1) Clever bot: Rollo Carpenter wrote this language programme. It has no responses or phrases built in, rather it simply collects information as you talk to it. That is, the only language the robot can say is stuff that it has heard. Right now it talks to about 3 million people per month, and storing all of that information. Try talking to it; it’s very interesting, but more poetic than sensible.

2) Bina 48: Martine Rothblatt built this bot to look exactly like his wife, Bina Rothblatt, and the program itself is actually built with her words, thoughts and memories. What ensues, however, is mostly confusion. This video shows that confusion (the best part? When Bina says friendship is all about “conspiring to take over the planet”).

It seems there’s no real programme we can build that will fully replicate human language. And that’s probably a good thing, or else our earth will start to look like Blade Runner. One thing we can do though, is learn more about language.

The more we understand language and comprehension, the better modular web universe we’ll build. A future free from irrelevant Google ads. Or at least apparats.


Written by
Randall Snare
Image by

Add a comment

6 responses to The language of data: fear + words

  1. Cool post Randall :)

    Of course, I suspect that we’ll soon have computer programs that will be able to determine context - nothing is impossible. I suspect more that computers will never be able to grasp the human psyche - something that makes every relationship we have unique.

    Rock on!

  2. Great post!

    My sister and I were just talking about this on the phone last night. She recently bought a camera online, and keyword ads start showing up.

    You know what would be an interesting outcome? If advances in the semantic web could take into account the obvious chronology of a situation. When she purchased the camera, she received an order confirmation. When it shipped, she received a shipping confirmation. YOUR MOVE, INTERNET.

    What could be served up? Ads for accessories. Books about photography. Lens cleaner. Etc., etc. Amazon does this now, of course (with varied success). And Amazon even knows what you’ve purchased, and likely, the steps you took to get there.

    Outside of places like Amazon, it gets complicated. The sales funnel has un-funneled itself. People draw research for purchases from so many different sites and social platforms (not to mention real-world interactions) that offering up relevant ads becomes a nearly intractable situation.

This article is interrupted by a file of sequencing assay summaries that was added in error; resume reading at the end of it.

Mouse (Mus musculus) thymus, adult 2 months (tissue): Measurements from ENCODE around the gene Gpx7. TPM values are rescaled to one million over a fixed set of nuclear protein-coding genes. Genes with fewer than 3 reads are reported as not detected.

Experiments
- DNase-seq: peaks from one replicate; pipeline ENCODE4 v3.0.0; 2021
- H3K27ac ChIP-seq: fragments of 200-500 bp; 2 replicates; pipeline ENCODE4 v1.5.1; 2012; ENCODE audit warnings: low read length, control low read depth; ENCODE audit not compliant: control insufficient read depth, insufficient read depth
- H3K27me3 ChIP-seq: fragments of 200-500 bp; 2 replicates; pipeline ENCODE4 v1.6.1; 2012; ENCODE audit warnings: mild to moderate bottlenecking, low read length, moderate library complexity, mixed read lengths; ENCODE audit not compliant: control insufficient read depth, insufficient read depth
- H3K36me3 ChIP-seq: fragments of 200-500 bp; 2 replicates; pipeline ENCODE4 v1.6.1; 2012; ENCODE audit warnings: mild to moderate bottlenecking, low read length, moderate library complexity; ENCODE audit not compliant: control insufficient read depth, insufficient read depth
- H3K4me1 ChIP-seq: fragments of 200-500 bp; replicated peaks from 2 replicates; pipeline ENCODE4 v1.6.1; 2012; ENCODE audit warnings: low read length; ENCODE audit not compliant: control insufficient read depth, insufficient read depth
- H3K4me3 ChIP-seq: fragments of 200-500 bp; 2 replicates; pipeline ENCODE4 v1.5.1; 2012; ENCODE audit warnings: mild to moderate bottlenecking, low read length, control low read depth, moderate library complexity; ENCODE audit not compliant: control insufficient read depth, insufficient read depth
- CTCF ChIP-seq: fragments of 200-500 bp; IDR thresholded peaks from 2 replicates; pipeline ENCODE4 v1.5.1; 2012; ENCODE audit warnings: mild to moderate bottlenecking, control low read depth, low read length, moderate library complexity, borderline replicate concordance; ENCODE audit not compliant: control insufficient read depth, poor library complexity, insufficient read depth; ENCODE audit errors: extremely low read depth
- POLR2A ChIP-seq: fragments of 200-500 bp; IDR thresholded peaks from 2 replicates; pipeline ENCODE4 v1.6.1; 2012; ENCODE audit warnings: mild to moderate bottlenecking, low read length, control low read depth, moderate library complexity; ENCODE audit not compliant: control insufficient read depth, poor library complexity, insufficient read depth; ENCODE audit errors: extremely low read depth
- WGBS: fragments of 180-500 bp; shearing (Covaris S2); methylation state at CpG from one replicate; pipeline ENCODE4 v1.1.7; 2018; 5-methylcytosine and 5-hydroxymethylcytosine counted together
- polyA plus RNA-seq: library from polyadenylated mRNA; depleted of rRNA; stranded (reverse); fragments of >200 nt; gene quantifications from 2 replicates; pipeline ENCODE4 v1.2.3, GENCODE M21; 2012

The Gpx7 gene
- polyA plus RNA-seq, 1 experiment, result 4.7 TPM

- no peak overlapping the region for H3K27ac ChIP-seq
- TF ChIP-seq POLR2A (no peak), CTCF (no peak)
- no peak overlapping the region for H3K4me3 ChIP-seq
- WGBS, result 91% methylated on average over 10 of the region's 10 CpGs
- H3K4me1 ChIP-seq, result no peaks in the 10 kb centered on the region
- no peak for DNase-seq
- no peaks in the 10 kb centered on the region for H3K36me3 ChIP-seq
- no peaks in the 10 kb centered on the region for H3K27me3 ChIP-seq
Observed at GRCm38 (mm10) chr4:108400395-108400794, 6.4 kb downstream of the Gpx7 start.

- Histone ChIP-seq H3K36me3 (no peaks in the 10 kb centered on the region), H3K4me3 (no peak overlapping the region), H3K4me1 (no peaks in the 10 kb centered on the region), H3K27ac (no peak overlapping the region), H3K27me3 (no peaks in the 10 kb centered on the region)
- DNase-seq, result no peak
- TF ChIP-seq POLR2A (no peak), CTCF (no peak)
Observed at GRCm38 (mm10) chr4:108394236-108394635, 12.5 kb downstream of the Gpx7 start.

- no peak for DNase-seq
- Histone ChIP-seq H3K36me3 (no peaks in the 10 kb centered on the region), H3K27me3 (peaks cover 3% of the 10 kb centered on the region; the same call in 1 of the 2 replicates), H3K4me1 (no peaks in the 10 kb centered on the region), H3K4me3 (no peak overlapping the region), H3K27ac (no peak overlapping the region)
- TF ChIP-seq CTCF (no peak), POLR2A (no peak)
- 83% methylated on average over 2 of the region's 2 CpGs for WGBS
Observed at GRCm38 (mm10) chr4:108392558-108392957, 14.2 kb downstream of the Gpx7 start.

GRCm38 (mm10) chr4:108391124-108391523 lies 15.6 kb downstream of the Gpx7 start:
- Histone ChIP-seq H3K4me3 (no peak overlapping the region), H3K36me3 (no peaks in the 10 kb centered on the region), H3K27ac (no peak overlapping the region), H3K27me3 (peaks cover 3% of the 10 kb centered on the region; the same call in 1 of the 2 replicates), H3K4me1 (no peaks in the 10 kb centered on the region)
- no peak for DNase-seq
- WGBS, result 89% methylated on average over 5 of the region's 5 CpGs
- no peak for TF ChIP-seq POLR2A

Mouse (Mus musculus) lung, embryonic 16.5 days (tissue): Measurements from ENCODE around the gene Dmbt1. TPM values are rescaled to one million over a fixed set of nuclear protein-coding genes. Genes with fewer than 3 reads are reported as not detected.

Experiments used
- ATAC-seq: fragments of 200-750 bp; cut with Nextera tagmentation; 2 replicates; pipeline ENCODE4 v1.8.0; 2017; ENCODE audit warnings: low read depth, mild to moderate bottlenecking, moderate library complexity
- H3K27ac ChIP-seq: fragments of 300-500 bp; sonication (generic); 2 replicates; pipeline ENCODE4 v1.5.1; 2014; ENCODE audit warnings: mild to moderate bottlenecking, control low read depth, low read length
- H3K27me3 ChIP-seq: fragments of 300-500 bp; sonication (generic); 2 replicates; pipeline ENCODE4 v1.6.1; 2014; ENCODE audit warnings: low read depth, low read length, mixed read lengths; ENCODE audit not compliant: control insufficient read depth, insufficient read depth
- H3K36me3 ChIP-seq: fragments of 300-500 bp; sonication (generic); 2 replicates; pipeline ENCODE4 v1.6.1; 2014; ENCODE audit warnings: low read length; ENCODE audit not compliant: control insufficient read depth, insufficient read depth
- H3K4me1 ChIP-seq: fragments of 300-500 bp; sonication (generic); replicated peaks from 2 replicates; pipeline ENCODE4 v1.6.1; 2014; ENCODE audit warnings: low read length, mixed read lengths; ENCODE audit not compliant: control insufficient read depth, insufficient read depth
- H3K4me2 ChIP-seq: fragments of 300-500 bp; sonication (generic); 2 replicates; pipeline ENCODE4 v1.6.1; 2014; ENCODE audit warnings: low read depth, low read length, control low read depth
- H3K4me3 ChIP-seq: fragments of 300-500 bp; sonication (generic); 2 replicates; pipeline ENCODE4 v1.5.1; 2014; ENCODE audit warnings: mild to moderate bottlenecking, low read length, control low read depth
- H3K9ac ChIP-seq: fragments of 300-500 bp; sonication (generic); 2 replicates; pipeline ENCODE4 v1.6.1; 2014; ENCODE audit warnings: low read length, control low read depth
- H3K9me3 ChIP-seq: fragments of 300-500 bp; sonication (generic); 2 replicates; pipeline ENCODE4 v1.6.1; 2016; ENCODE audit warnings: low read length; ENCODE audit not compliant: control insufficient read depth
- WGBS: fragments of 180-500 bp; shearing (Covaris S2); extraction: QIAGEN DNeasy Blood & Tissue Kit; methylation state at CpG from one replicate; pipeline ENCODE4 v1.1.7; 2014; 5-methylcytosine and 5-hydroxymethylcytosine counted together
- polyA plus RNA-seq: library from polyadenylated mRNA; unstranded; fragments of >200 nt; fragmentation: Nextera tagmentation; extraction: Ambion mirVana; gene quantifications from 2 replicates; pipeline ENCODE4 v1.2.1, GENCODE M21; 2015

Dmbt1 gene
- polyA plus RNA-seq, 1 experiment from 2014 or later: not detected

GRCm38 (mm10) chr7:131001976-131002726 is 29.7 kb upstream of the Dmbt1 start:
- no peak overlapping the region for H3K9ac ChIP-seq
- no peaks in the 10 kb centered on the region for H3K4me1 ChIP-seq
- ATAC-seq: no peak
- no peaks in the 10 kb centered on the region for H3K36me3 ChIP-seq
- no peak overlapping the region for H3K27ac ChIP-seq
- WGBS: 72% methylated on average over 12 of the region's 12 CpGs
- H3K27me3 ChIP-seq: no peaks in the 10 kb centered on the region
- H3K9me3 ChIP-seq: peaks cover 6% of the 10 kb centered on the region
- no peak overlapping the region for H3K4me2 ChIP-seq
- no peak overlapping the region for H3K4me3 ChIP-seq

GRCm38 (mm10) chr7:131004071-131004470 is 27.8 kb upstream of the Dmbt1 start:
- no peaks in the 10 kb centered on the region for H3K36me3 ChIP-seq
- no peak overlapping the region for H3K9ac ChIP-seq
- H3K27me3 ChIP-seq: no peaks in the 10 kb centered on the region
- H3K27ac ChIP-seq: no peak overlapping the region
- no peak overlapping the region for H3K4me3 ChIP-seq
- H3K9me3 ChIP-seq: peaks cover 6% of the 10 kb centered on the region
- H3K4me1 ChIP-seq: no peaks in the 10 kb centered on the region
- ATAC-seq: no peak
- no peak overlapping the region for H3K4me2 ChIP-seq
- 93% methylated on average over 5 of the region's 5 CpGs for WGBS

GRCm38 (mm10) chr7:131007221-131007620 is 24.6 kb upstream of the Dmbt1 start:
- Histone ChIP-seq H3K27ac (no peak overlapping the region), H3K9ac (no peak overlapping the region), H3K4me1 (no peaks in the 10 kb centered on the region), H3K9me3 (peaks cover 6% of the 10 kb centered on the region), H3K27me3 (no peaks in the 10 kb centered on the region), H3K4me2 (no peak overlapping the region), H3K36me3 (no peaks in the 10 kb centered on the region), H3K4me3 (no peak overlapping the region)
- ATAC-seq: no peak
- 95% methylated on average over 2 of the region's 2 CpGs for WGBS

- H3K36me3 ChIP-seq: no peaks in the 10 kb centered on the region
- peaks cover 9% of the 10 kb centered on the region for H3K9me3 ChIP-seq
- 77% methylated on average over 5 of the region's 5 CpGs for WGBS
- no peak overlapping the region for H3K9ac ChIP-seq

My solution: get some people to read every email, and hand-serve ads based on context. (Or not.)

    I will be very interested to see where this leads. And if companies can get there without totally freaking people out regarding privacy (e.g., “We’ve been scanning your tweets and texts and Facebook updates and Foursquare check-ins and search history and your cookies. BUY THIS PRODUCT.) Then again, the comfort level with that sort of thing varies by demographic.

    Again, thanks for another 100% awesome post!

  3. Gr8 post.

    We, digital strategists , need to understand the context of web services first and find out how ads works for the services.

  4. Thanks for your comments!

    Clinton - that’s a great point: we should start with things we can measure, about which we can make reasonably accurate conclusions. Stages of purchase is a pretty clear one.

    And Leo - yes, I certainly hope computers can never understand human psyche. Although they seem to be making strides in collective human psyche. Did you try talking to Clever bot?

  5. Pingback: Interview With a Robot - « dogsmeat

  6. Nice article. Elegant and inviting blog.

    I am reminded of Isaac Asimov’s Robot Series, a tattered copy lies open on my bedside table. I pick it up, re-read a story, connect it to my life today, smile, wonder, stare up at the ceiling contemplating the impromptu map made from the pealing paint in the beveled curve, and feel, time and time again, that he deeply understood the most fundamental difference between human and machine.

    Context, nuance, the plane of tools used by humans with language that is the mark of our humanity, of our live thinking feeling sensing spirit.

    Yes, I did say spirit. The closest word in english that gets at the flash of synapse, energy, connection, fire, that is life, that is human thinking that is the living flame of context.

    A computer program will not do for content strategy. It is a human activity, by design. This is the hinge. A human must sort things out for other humans.

    A machine may sort things out for other machines.

    Thanks for the stimulating thoughts. And connections.



Leave a Reply

Your email address will not be published. Required fields are marked *


You may use these HTML tags and attributes: <a href="" title=""> <abbr title=""> <acronym title=""> <b> <blockquote cite=""> <cite> <code> <del datetime=""> <em> <i> <q cite=""> <strike> <strong>


About Mapped.

We're two writers who make web things. We're interested in what makes stories go: in our brains, online, in design, fiction, culture and everywhere.

Further reading.

  • Contents
  • Sentence First
  • Stet